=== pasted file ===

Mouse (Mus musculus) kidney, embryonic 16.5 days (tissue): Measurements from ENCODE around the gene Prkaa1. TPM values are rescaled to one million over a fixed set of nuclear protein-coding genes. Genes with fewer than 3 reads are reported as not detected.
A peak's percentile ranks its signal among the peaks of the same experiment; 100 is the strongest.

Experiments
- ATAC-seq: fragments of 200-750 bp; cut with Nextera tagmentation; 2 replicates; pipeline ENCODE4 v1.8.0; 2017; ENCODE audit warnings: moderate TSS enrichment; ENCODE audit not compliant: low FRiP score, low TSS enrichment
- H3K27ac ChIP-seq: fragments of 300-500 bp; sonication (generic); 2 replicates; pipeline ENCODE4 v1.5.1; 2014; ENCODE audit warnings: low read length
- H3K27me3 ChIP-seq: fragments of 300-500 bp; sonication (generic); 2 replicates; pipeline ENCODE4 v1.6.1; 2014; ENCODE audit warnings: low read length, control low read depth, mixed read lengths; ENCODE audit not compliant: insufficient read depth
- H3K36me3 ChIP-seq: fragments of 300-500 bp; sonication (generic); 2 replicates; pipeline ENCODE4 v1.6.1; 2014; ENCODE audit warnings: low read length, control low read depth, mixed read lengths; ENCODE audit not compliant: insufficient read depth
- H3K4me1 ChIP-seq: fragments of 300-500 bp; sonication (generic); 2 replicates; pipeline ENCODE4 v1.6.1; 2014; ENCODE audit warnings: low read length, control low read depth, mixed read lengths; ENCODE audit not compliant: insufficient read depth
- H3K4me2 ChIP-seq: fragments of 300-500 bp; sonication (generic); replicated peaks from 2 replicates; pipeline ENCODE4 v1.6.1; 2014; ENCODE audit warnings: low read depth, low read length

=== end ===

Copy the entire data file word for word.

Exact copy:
Mouse (Mus musculus) kidney, embryonic 16.5 days (tissue): Measurements from ENCODE around the gene Prkaa1. TPM values are rescaled to one million over a fixed set of nuclear protein-coding genes. Genes with fewer than 3 reads are reported as not detected.
A peak's percentile ranks its signal among the peaks of the same experiment; 100 is the strongest.

Experiments
- ATAC-seq: fragments of 200-750 bp; cut with Nextera tagmentation; 2 replicates; pipeline ENCODE4 v1.8.0; 2017; ENCODE audit warnings: moderate TSS enrichment; ENCODE audit not compliant: low FRiP score, low TSS enrichment
- H3K27ac ChIP-seq: fragments of 300-500 bp; sonication (generic); 2 replicates; pipeline ENCODE4 v1.5.1; 2014; ENCODE audit warnings: low read length
- H3K27me3 ChIP-seq: fragments of 300-500 bp; sonication (generic); 2 replicates; pipeline ENCODE4 v1.6.1; 2014; ENCODE audit warnings: low read length, control low read depth, mixed read lengths; ENCODE audit not compliant: insufficient read depth
- H3K36me3 ChIP-seq: fragments of 300-500 bp; sonication (generic); 2 replicates; pipeline ENCODE4 v1.6.1; 2014; ENCODE audit warnings: low read length, control low read depth, mixed read lengths; ENCODE audit not compliant: insufficient read depth
- H3K4me1 ChIP-seq: fragments of 300-500 bp; sonication (generic); 2 replicates; pipeline ENCODE4 v1.6.1; 2014; ENCODE audit warnings: low read length, control low read depth, mixed read lengths; ENCODE audit not compliant: insufficient read depth
- H3K4me2 ChIP-seq: fragments of 300-500 bp; sonication (generic); replicated peaks from 2 replicates; pipeline ENCODE4 v1.6.1; 2014; ENCODE audit warnings: low read depth, low read length